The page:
I did not like Ceony in this book. I waited and waited for her to get her comeuppance, her karmic just desserts, or face some kind of consequences for her reckless and hurtful behavior.

… nope. She has a complete tantrum with her testing Magician, and though he’s snippy with her, that’s it. In fact, he sort of respects her more after she “stands up for herself” by screaming at him. She passes her test with only the slightest of hiccups. And all her snooping into Saraj’s whereabouts pay off when she finds Emery doing the same and they join forces to nearly get murdered, but end up saving the day.

Ceony’s ability to break her bond to paper and rebond to any magic is told to one person and then swept under the rug, never to be addressed again. And her completely pointless falling out with her sister is resolved by another stern talking to and the promise of hooking said sister up with her surly testing Magician.

Yes. You read that correctly.

So, Ceony gets everything she ever wanted, despite the fact she was a terrible person throughout this book. What really pissed me off about it was that her actions and obsession with Saraj are attributed to her PTSD over the events in the second book. I think Holmberg meant for it to come across as her seeking closure, that Ceony couldn’t take the next step in her life (passing her Magician’s exam, marrying Emery, etc.,) until she put Saraj and the Excisioners behind her.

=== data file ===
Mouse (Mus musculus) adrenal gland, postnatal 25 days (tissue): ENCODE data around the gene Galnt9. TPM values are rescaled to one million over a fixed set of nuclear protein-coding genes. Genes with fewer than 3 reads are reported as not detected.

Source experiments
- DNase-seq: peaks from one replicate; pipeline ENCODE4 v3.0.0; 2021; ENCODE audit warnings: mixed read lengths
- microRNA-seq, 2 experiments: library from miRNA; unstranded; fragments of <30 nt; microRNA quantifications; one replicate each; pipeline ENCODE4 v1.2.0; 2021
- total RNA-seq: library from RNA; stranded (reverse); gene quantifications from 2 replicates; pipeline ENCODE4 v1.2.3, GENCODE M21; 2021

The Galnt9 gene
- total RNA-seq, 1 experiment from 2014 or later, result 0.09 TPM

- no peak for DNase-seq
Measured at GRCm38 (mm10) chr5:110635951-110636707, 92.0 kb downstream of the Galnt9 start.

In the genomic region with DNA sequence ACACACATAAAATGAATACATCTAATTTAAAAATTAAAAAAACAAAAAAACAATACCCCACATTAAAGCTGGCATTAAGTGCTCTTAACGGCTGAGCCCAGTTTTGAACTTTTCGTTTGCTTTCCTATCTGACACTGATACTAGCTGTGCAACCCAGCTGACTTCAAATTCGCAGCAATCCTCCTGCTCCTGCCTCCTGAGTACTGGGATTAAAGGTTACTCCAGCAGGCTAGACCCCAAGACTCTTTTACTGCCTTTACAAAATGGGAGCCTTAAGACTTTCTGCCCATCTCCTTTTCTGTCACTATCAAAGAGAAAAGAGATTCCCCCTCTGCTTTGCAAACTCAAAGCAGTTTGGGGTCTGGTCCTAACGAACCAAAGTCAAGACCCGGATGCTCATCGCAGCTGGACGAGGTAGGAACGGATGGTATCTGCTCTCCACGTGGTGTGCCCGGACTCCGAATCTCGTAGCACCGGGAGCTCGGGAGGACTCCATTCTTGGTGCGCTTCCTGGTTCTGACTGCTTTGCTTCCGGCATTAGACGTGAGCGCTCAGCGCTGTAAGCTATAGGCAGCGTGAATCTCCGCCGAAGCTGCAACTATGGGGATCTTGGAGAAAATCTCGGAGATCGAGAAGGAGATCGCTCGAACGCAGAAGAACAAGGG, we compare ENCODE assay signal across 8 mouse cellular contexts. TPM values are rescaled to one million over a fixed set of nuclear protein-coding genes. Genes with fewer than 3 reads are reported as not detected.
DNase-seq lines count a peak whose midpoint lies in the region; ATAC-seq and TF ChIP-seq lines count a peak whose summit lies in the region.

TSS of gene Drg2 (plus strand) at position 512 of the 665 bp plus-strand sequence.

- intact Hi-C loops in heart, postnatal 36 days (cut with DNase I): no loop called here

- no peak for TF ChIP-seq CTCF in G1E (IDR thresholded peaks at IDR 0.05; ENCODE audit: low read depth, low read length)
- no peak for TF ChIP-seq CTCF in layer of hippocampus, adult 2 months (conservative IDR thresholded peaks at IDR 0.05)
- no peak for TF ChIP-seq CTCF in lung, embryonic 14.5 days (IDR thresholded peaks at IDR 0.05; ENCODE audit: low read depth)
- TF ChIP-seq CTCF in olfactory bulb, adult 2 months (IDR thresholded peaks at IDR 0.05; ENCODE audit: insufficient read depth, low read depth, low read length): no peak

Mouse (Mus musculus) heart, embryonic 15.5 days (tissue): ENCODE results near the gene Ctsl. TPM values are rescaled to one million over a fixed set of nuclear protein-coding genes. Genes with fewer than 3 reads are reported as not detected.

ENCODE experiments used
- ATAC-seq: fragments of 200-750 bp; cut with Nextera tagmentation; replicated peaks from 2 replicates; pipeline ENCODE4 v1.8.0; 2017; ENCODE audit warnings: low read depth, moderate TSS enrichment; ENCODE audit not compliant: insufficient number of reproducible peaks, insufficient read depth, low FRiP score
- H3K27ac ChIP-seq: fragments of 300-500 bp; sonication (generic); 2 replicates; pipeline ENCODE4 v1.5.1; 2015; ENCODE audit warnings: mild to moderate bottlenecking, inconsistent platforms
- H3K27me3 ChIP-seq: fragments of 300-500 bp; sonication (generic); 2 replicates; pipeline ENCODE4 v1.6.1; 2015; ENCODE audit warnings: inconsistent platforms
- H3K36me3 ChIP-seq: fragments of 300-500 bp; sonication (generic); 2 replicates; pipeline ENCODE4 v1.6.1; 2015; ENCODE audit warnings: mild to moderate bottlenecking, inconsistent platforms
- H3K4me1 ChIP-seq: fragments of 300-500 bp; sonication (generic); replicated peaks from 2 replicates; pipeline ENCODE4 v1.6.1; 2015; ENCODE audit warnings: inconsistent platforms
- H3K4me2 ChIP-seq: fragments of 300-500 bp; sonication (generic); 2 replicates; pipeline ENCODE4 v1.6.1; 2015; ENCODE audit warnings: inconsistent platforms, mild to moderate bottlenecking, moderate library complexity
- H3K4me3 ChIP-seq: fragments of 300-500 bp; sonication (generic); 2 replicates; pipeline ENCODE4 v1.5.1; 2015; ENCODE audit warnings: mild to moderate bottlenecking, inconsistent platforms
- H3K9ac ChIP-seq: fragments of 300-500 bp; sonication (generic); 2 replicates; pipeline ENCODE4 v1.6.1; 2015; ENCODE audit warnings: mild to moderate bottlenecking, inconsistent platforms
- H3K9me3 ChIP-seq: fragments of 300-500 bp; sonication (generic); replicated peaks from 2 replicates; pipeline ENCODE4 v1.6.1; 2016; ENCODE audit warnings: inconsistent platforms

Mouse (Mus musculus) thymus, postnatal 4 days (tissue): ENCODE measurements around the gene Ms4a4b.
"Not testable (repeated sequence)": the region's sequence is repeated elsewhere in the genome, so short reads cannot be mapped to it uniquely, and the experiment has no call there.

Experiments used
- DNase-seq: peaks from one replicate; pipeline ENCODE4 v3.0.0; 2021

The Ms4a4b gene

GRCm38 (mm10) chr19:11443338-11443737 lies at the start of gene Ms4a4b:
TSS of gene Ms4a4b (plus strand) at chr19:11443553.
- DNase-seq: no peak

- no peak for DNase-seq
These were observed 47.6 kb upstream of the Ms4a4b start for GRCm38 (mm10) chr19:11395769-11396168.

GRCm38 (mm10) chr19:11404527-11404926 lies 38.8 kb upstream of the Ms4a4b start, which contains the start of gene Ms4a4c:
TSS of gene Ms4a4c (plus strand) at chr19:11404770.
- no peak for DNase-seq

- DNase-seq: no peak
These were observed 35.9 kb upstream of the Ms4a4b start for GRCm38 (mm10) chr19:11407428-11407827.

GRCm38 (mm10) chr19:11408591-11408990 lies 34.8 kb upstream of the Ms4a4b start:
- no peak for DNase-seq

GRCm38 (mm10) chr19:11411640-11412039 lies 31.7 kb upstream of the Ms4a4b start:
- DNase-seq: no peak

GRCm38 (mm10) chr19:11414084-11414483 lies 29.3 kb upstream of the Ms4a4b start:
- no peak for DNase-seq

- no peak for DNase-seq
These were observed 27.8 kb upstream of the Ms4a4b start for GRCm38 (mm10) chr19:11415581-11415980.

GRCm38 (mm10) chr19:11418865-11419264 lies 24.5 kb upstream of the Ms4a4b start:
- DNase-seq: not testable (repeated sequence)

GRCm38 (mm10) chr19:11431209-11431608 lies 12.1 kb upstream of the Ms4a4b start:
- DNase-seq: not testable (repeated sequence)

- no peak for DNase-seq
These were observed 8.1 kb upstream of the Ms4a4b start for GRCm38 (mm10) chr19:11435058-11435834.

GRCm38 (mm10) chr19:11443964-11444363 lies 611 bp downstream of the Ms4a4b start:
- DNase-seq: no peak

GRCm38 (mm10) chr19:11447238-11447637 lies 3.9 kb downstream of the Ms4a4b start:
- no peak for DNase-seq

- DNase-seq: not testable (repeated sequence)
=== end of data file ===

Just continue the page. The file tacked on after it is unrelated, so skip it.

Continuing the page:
What better way to do that than hunt down a known murderer yourself?

I also had problems with Ceony’s methods. She tracked down Saraj multiple times using her magic, which was cool to see, I guess. But Criminal Affairs, you know, the freaking magic police, couldn’t find him? Give me a break!

By page 130 I was prepared to give up on this book. Truly. I rarely give up, but I was so frustrated and disappointed that I wasn’t sure I could get through another 70 pages. But, I buckled down, got cozy in bed with a bunch of pillows, and made it happen.

And… I’m glad I did. This was not a good book. It was not a good way to end this series. I, obviously, have a lot of issues with it. But, those last 70 pages were fun and easily the best part of the whole book. Seeing Emery and Ceony work together to take out Saraj was really awesome, and it was written surprisingly well. I’m happy that Emery gets his happy ending.

I just wish Ceony could have suffered more consequences and had a growth arc of some kind. Because she was a petulant child through this whole series, and that was never addressed.

the plastic magician

There is now a fourth book in the series, The Plastic Magician. It follows another newly graduated student as she becomes a Polymaker. I am not going to read it. To me, it sounds like The Paper Magician all over again, but with a ‘different’ character. A young woman come from America to study under a mentor in her field. There’s romance, intrigue, and magic. Lather, rinse, repeat.

Reviews on Goodreads are mixed, with most folks stating they like the main character more than they liked Ceony, which is understandable. But that the plot was just meh. Which, I also find likely.

Ultimately, I have so many other books queued up, waiting for my attention, that I can’t waste time on more Holmberg books. At least, not for a long, long time. Maybe in a year or two I’ll come around and decide to give it a chance. Maybe.